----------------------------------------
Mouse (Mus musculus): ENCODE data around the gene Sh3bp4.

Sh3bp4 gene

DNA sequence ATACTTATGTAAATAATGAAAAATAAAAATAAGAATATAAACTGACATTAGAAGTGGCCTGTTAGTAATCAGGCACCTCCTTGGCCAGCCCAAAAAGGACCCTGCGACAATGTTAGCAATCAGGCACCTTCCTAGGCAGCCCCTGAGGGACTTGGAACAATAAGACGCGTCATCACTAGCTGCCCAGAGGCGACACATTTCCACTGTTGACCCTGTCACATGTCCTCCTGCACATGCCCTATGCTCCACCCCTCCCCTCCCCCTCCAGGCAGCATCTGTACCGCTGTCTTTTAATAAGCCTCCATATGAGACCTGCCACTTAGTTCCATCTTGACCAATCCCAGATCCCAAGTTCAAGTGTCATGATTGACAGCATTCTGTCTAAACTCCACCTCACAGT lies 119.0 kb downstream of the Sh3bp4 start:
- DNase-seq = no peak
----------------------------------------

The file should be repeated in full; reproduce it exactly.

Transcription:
Mouse (Mus musculus): ENCODE data around the gene Sh3bp4.

Sh3bp4 gene

DNA sequence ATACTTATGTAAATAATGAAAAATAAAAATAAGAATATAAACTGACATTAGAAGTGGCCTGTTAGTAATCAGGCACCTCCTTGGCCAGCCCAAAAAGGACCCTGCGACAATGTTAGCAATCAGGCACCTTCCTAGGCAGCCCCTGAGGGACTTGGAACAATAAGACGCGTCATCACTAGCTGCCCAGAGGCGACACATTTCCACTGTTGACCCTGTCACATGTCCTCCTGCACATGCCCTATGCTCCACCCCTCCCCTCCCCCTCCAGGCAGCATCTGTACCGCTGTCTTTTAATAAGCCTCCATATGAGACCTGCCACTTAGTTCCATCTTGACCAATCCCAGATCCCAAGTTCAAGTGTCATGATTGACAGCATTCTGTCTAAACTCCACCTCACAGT lies 119.0 kb downstream of the Sh3bp4 start:
- DNase-seq = no peak